Secret Weapons of World War IIby William B. Breuer
Critical Acclaim for Secret Weapons of World War II
"Breuer has produced yet another collection of rip-roaring tales. . . . A delightful addition to the niche that Breuer has so successfully carved out."
"It is Breuer's portrayal of the competition for technological superiority between the Allies and the Nazis that grabs the… See more details below
Critical Acclaim for Secret Weapons of World War II
"Breuer has produced yet another collection of rip-roaring tales. . . . A delightful addition to the niche that Breuer has so successfully carved out."
"It is Breuer's portrayal of the competition for technological superiority between the Allies and the Nazis that grabs the reader and shows the significance of each wartime discovery and invention."
-State Journal-Register, Springfield, Illinois
In the fast-paced, suspenseful Secret Weapons of World War II, noted military historian William Breuer chronicles the clandestine battle that occurred between the brilliant scientists and codebreakers of the Allies and the Axis powers. Re-creating the covert missions, hoaxes, spying, conspiracies, and electronic sleuthing, Breuer deftly uncovers the spectacular feats of the fascinating men and women who determined the outcome of the war-providing an unprecedented look at the least-known operations and plots conducted by both sides.
- Turner Publishing Company
- Publication date:
- Edition description:
- First Edition
- Product dimensions:
- 5.72(w) x 9.06(h) x 0.67(d)
Read an Excerpt
Triggers Global Search
War clouds were gathering over Europe in mid-1938 when Stewart Menzies, the deputy chief of MI-6, the British secret intelligence service, had been laboring seven-day weeks in his office on Broadway, a side street near Westminster Abbey in London. These were fearful times among government leaders, because the nation's conventional defenses had been allowed to grow alarmingly weak. Now it seemed certain that Adolf Hitler was about ready to launch a war to gain the Third Reich "a place in the sun."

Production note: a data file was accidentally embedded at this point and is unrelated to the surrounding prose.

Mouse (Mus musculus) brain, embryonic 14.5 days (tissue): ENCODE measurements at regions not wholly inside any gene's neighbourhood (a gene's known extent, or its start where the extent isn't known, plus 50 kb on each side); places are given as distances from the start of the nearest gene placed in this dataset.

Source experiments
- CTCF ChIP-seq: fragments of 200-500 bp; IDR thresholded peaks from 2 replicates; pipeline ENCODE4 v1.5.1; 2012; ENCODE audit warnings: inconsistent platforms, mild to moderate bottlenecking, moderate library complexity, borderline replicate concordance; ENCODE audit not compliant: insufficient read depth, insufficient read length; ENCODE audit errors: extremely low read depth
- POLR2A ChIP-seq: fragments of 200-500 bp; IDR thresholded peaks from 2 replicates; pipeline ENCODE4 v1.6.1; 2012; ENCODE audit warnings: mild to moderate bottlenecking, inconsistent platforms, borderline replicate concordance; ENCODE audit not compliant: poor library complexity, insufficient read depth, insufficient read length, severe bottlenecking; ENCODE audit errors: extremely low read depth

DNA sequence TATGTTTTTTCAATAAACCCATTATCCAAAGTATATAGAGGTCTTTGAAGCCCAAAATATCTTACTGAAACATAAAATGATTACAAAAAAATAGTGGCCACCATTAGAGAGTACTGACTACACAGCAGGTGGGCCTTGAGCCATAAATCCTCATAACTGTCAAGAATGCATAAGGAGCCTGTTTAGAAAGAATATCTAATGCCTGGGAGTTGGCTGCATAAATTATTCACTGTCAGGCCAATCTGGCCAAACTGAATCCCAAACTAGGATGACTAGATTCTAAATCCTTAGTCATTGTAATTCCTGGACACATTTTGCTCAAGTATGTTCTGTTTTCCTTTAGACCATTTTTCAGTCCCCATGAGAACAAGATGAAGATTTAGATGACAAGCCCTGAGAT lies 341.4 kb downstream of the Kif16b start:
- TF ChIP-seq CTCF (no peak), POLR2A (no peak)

Menzies' special responsibility was collecting information about the secret plans of the German dictator and the strength and disposition of the Wehrmacht, his armed forces. Not since the conclusion of what was then called the Great War, in 1918, had British statesmen felt such a need for in-depth intelligence from inside Germany.
Britain had successfully intercepted and decoded German military and diplomatic telegrams for many years. But in 1934, two years after the German führer seized power, he installed a new and revolutionary communications system developed by Germany's foremost scientists. Since that time, Menzies had directed hundreds of agents in an exhaustive global search to establish the nature of Germany's new modus operandi. All the efforts were in vain.
The target of the ongoing MI-6 investigation was a compact (twenty-four inches square and eighteen inches high) electronic machine enclosed in a wooden box. Until the arrival of this device, encoding anddecoding of messages had been done painstakingly for hours by human hand. Enigma (the ancient Greek word for puzzle), as the intricate machine was called, could accomplish the same thing in only two or three minutes.
Colonel Erich Fellgiebel, the Wehrmacht's chief signals officer, and his scientists had assured Hitler that Enigma would be unbreakable. It was capable of producing twenty-two billion different code combinations. If one person worked continuously day and night and tried a different grouping each minute, it would take him forty-two thousand years to exhaust all combination possibilities.
Even if an Enigma were captured by an enemy, it would be useless, Fellgiebel explained, because a foe would have to know the keying procedure, which was changed almost daily.
What Fellgiebel did not know was that agents of Department BS-4, the cryptographic (codebreaking) section of the Polish secret service, had "acquired" an Enigma. Two renowned Polish mathematicians, Henryk Zygalski and Marian Rejewski, managed to solve some of the Enigma mysteries and read intercepts. But their feat would be of minimal value in wartime, because it was mathematical and took several weeks to decipher even a short message.